In a 2012 budget blueprint that administration officials portrayed as austere and Republicans derided as profligate, President Barack Obama kept his promise to privilege spending on education and research - though not without some potential pain for programmes important to colleges and students, writes Doug Lederman for Inside Higher Ed.
In many of its priorities and emphases, the president's proposed budget for 2012 stood in stark contrast to legislation put forward by House Republicans recently to fund the remainder of the 2011 fiscal year, which ends in September. While the GOP measure would slash the maximum Pell Grant by $845, end funding for several other student aid programmes, and slice billions of dollars from agencies that support academic research, the Obama budget for 2012 keeps those and other programmes largely intact.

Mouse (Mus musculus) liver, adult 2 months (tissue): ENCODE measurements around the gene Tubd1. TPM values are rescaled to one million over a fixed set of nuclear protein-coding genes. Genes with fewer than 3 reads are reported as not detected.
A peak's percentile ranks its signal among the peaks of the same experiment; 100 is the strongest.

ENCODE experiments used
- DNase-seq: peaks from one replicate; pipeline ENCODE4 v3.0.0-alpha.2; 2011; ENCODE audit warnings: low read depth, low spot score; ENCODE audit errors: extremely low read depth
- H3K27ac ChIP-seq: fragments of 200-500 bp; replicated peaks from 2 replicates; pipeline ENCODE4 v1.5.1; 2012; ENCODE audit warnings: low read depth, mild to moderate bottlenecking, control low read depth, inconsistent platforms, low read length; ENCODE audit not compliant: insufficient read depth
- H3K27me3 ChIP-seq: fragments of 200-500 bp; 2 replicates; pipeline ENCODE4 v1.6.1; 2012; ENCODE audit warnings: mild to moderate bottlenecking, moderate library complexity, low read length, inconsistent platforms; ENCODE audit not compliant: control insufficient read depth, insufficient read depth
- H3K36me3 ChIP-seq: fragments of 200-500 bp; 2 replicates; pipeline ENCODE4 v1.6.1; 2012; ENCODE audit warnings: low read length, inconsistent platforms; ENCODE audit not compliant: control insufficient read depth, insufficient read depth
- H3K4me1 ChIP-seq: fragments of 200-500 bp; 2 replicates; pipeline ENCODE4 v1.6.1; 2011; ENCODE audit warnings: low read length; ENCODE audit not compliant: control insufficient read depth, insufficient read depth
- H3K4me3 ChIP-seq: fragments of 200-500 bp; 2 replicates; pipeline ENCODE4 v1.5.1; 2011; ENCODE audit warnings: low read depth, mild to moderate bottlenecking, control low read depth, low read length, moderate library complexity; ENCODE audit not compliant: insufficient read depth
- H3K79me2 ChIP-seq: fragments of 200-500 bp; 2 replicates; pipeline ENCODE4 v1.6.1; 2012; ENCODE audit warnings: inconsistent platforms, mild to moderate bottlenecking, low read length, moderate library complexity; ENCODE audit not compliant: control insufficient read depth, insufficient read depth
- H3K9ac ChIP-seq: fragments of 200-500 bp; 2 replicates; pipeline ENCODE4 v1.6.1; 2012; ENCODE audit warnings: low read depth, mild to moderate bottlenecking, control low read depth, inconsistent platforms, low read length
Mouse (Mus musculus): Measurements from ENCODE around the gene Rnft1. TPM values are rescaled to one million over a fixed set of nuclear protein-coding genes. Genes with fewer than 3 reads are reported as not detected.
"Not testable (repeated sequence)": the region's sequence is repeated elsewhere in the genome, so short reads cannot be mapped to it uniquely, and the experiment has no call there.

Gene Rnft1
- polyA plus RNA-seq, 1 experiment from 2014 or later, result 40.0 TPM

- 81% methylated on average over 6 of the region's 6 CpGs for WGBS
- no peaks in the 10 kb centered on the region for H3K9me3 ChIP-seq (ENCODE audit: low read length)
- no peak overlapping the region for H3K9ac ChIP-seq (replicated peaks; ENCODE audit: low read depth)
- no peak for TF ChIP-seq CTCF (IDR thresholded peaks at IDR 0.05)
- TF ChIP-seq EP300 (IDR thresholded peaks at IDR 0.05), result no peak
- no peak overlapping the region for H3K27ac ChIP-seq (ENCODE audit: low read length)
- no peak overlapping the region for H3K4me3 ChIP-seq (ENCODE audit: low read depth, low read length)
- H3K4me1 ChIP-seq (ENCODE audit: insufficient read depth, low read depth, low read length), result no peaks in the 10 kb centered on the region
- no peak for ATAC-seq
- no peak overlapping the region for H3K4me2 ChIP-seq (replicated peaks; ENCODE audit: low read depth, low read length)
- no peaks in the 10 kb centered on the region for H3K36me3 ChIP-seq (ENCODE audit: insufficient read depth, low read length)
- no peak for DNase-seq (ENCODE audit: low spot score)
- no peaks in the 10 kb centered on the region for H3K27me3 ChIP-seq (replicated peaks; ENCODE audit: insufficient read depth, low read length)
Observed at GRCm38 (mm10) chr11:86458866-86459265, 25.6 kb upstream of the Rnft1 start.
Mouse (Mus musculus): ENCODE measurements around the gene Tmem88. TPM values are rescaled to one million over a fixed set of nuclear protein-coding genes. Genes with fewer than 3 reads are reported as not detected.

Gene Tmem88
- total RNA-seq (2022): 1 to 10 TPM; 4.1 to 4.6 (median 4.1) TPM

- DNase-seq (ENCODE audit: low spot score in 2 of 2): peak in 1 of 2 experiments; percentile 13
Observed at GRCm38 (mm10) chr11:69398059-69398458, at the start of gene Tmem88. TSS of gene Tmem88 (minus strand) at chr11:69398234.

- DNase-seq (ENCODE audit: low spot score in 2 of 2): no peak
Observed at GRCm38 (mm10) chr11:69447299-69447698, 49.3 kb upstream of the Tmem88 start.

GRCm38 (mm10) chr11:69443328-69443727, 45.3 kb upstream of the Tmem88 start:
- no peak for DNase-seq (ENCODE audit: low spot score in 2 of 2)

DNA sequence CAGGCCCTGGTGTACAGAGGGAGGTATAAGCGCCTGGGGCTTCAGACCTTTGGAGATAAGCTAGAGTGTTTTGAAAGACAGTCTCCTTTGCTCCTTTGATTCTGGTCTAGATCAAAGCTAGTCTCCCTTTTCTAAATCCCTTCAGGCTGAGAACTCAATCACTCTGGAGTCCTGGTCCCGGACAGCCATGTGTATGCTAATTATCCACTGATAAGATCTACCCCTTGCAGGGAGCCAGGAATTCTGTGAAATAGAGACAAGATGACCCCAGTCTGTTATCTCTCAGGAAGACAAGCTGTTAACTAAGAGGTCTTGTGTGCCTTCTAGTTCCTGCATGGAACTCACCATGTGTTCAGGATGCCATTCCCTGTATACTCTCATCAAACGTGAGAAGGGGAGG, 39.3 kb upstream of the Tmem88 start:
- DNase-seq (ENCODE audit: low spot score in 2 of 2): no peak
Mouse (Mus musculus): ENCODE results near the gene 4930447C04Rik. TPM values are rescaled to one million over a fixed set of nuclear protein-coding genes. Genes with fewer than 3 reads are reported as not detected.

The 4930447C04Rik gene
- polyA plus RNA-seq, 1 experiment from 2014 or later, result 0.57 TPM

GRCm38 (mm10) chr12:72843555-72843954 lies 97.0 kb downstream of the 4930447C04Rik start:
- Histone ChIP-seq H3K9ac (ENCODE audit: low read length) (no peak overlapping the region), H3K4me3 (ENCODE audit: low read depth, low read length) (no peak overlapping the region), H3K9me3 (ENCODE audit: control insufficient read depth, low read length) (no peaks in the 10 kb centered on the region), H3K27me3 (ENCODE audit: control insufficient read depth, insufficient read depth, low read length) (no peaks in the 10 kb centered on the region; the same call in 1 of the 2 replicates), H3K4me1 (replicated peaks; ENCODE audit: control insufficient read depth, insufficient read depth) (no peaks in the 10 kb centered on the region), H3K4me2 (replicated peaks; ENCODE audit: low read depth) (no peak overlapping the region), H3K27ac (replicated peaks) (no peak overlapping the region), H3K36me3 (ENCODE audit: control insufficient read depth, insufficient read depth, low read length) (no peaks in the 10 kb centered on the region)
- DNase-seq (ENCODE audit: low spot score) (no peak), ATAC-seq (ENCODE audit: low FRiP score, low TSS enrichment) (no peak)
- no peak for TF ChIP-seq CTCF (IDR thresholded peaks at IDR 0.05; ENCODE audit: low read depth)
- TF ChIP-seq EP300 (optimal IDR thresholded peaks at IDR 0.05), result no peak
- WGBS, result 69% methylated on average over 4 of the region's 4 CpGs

That doesn't mean, however, that the Obama budget would be pain-free for colleges and students. Given the enormous growth of the Pell Grant Programme in the last two years, for instance, the programme now faces a $20 billion deficit by the end of 2012, and the administration had to make "tough choices" to sustain the maximum grant at $5,550, Education Secretary Arne Duncan said.
Full report on the Inside Higher Ed site
Receive UWN's free weekly e-newsletters